Join getAbstract to access the summary!

Beyond Global Warming

Join getAbstract to access the summary!

Beyond Global Warming

How Numerical Models Revealed the Secrets of Climate Change

Princeton UP,

15 min read
9 take-aways
Audio & text

What's inside?

A study of climate modeling that aims at science researchers and scholars.

Editorial Rating



  • Scientific
  • For Experts
  • Insider's Take


This history of climate modeling will appeal to scholars. It explores the insights climate models have produced over two centuries. As computing power accelerated in the 1970s and beyond, scientists have deployed increasingly sophisticated models. The most powerful simulate a range of variables, including absorbed and reflected sun rays, CO2 levels, water vapor, cloud cover, and the effect of ice and snow on the atmospheric greenhouse effect. These models prove useful in predicting future climate conditions, depending on emissions and their concentrations in the atmosphere.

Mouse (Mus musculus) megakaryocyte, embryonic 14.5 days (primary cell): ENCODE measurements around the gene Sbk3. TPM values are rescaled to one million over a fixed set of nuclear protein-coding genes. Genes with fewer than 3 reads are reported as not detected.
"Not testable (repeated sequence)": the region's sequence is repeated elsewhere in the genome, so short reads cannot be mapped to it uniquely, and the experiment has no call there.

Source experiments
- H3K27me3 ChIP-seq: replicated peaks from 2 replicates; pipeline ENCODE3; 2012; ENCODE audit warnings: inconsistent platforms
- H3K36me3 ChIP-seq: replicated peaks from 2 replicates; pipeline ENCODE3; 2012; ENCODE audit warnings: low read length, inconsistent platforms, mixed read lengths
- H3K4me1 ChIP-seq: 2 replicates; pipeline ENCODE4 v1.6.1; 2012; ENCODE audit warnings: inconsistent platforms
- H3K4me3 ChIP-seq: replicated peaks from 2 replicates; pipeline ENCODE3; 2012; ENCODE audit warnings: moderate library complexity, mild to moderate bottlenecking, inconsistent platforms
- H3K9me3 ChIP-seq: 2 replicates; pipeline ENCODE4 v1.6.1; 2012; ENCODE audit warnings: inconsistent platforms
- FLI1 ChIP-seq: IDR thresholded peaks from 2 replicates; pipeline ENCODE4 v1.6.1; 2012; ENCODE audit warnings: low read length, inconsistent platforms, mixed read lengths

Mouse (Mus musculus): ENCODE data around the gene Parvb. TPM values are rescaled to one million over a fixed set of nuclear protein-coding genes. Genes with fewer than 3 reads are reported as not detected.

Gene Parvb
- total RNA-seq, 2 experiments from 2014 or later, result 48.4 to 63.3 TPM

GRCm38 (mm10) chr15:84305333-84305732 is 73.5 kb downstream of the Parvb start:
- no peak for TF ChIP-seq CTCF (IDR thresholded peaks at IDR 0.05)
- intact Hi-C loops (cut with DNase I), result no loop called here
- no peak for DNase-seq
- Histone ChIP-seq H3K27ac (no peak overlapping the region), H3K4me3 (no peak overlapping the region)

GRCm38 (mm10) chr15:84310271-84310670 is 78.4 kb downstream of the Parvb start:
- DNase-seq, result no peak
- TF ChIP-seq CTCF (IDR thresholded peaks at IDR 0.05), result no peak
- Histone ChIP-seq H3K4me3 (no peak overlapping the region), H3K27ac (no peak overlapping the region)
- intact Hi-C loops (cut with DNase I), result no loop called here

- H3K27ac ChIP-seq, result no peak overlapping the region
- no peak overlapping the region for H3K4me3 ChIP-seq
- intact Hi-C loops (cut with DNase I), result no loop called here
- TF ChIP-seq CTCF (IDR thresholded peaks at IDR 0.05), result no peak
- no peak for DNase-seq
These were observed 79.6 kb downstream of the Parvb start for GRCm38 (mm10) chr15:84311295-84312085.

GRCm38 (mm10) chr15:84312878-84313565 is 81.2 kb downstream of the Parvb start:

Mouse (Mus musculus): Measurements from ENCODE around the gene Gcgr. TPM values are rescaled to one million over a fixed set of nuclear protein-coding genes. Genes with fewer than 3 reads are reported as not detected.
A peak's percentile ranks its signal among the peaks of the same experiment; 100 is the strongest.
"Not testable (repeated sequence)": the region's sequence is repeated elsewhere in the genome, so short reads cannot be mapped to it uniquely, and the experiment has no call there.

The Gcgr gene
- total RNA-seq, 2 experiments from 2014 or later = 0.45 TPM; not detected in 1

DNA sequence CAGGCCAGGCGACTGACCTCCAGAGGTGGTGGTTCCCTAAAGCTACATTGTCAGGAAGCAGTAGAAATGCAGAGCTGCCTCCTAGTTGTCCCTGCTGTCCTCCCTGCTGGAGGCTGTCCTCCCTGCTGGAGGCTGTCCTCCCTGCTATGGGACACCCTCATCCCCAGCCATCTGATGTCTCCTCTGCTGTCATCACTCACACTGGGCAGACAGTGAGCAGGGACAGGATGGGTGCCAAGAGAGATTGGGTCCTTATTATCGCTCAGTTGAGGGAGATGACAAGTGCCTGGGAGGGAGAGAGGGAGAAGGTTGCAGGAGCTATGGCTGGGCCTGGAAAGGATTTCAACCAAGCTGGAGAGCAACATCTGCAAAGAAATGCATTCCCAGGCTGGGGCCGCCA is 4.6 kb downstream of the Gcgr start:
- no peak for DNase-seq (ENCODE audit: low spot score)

Humans alone account for the current warming of the planet.

Fully 750 t0 550 million years ago, ice covered Earth. Just 20,000 years ago, at the peak of the last glacial period, ice stretched from the arctic through much of North America and Europe. Over the past 1,500 years, prior to the Industrial Revolution, the climate on Earth has remained stable. With the onset of the Industrial Revolution and its reliance on fossil fuels – about three centuries ago – humankind has raised average temperatures by 1º Celsius [1.8 °F], a proven scientific fact.

Buildup of carbon dioxide (CO2) in the atmosphere accelerates warming. CO2 has increased more in the past century than in the previous two, and more in the past few decades than in the past few centuries. In the next 80 years, temperature increases will likely reach 2ºC or even 3ºC.

This rate of warming will change weather patterns around the planet, eroding glaciers, reducing or increasing rainfall, raising sea levels and causing havoc. Climate models, which scientists construct from weather models, have proven the best tools for understanding the climate, forecasting climate change...

About the Authors

Meteorologist Syukuro Manabe leads Atmospheric and Oceanic Sciences at Princeton University. Professor Anthony Broccoli teaches environmental sciences at Rutgers University.

Comment on this summary